What do the musicians who attend your clinics want to know?
This is an interesting question. I did a master class at Santa Barbara City College and I told them about how I grew up, the stepping stones in my career and stumbling onto things because I said yes. They said, “Can you do that in today’s music world?” I had to be honest and say, “I don’t think so.” It’s not a stairway up now; it’s a stairway across. No one can take you to a higher place. Everyone is on the same level and it’s about where you go from there. The only place to go is through your independent marketing, and if you go anywhere, it’s in a different discipline. Students produce and record their own music. They market their own music and sell it on the Internet. The upward is getting good at recording and becoming an engineer or producer for someone else, or getting good at marketing your music and working with someone who needs marketing

In addition to recording, teaching and performing, you’ve done session work, television and motion picture scores. What is the key to getting callbacks?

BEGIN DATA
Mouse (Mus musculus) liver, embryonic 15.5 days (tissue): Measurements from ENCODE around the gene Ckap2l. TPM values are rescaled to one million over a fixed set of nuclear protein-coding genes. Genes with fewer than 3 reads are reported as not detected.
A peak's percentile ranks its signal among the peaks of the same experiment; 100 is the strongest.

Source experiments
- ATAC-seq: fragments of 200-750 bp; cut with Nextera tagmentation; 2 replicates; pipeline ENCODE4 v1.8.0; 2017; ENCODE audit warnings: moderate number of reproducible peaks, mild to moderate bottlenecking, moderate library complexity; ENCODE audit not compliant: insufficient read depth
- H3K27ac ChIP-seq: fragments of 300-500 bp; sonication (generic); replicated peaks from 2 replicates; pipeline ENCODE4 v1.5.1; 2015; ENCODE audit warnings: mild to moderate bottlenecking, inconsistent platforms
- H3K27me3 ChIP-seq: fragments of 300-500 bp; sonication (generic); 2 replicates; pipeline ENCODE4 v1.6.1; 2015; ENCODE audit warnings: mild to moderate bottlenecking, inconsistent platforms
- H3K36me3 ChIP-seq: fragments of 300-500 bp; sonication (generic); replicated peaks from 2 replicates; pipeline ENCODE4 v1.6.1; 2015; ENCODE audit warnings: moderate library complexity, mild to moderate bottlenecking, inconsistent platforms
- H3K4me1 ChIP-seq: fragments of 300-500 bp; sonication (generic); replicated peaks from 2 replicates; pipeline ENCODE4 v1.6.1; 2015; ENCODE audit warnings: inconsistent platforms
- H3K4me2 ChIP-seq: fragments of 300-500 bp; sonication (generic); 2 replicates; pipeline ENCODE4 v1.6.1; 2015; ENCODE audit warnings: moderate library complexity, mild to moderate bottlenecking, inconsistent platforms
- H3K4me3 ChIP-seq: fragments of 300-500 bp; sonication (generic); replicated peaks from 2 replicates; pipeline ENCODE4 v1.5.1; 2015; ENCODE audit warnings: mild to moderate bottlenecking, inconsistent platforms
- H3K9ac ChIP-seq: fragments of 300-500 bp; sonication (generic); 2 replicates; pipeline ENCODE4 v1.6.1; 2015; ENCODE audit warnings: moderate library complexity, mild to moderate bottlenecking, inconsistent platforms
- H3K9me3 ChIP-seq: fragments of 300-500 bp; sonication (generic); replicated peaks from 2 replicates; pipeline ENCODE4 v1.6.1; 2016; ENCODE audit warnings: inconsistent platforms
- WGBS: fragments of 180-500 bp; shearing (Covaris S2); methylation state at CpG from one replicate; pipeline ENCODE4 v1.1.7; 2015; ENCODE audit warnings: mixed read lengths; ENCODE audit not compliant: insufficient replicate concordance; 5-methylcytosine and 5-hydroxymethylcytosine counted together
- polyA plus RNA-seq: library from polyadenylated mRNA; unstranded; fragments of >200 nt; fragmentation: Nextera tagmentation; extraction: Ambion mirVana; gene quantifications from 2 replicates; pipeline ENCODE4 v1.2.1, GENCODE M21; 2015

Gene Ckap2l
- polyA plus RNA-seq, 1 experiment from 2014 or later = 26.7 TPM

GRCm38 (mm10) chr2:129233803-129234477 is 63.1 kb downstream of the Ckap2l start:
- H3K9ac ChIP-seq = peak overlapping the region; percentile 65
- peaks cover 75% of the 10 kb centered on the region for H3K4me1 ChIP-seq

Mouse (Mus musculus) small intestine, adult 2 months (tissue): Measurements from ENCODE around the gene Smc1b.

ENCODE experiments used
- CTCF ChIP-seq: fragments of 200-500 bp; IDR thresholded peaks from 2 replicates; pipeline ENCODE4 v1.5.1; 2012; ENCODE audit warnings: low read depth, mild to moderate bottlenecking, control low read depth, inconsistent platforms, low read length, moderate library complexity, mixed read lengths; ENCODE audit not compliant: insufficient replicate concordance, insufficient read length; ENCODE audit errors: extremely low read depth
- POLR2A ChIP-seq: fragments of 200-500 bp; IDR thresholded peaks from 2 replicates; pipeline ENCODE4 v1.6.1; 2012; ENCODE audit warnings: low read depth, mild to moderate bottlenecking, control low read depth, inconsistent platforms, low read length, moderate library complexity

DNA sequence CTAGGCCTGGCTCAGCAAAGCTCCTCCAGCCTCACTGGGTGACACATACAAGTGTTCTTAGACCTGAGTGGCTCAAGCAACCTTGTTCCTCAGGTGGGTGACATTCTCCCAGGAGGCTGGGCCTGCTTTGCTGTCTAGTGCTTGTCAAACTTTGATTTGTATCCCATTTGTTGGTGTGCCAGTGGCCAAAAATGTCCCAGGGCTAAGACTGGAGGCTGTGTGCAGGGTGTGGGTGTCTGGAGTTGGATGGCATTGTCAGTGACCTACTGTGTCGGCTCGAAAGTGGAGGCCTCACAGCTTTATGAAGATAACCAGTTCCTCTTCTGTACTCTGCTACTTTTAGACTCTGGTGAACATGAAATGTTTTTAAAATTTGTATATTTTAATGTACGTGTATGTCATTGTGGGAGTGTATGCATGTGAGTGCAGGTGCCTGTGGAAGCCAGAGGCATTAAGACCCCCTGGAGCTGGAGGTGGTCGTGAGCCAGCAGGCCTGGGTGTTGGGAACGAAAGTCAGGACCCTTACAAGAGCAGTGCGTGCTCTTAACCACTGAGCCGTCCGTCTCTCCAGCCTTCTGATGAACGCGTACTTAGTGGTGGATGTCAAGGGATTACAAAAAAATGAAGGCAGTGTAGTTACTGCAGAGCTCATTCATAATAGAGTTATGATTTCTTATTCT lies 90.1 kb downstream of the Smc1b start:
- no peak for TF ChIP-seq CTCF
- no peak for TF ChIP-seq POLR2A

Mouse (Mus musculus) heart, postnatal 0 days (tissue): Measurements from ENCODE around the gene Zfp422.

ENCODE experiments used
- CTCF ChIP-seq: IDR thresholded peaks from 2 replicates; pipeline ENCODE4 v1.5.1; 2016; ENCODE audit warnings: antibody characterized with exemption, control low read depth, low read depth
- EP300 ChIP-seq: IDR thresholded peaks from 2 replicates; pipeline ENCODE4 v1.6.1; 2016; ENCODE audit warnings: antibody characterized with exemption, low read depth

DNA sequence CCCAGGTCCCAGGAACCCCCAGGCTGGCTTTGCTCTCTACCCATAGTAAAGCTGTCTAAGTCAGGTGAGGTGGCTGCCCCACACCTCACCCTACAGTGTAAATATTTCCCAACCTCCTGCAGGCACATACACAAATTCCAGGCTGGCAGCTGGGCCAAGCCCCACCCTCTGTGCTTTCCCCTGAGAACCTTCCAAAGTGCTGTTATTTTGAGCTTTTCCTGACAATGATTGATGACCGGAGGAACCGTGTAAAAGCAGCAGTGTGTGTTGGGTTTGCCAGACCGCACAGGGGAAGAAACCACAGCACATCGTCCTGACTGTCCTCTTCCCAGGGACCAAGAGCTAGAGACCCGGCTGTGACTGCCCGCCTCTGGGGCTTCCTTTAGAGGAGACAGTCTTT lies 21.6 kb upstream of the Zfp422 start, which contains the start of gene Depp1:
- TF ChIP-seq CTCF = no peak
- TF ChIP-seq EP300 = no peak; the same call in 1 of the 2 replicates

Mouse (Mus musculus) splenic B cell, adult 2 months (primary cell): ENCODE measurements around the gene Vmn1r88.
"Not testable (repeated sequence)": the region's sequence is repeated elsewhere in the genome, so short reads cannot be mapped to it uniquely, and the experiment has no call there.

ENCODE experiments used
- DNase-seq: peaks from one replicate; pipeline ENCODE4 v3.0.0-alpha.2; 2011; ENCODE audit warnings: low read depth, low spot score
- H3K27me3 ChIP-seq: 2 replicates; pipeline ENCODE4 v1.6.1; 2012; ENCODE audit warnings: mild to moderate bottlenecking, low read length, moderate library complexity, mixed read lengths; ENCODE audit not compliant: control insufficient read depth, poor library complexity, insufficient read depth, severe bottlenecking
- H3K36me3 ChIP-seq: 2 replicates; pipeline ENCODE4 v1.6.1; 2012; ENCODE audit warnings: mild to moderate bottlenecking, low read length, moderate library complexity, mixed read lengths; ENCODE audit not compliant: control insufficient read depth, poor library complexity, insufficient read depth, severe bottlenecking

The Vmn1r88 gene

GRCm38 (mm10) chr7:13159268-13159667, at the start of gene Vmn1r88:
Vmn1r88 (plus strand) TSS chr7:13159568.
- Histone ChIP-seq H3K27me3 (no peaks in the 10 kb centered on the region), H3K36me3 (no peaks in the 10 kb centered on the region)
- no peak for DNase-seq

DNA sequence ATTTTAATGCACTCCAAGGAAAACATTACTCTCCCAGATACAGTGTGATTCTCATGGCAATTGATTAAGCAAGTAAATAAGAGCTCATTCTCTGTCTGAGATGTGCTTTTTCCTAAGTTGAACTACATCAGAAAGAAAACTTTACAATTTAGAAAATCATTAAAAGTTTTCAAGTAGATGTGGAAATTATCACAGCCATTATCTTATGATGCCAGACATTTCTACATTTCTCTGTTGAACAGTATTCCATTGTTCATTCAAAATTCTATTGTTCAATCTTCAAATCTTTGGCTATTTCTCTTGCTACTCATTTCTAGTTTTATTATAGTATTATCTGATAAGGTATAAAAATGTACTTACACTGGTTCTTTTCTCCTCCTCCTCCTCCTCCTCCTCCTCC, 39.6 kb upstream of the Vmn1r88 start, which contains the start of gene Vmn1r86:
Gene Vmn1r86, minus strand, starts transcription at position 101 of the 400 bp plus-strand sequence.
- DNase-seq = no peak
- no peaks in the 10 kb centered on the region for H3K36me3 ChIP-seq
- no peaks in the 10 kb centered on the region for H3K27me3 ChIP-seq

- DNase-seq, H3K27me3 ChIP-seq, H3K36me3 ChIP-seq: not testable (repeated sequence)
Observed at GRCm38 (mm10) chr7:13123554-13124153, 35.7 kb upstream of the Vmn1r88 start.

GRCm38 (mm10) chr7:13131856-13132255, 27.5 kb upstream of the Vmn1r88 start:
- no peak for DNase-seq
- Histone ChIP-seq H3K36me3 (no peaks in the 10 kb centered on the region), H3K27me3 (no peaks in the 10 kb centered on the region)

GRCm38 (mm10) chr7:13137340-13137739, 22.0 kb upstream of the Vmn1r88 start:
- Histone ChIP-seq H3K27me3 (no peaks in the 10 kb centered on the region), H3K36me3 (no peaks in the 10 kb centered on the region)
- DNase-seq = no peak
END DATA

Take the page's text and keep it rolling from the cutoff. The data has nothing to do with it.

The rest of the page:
There are two facets. One is the ability to get along with people, not be grating, irritating and abrasive, and not have preconceived notions. This is very, very important. Second is making sure that all the details are organized. Be there on time, make sure your equipment works, get everything set up and ready to go on time, have a great time on time, and dial in whatever tones somebody wants in a second. Third, don’t play what you think they should have on their record. It’s like bagging groceries at Ralph’s. If they want their milk on top of the eggs, so be it. If they want an acoustic part that doesn’t work, so be it. And fourth, give them a dime for their nickel; give them more than they asked for. Double a part, offer some ideas, be excited about their tune. It’s not a big secret. It has nothing to do with playing great guitar. That has a little bit to do with it, but I don’t think people call studio musicians to play great guitar. They call you to play what’s called for in their music.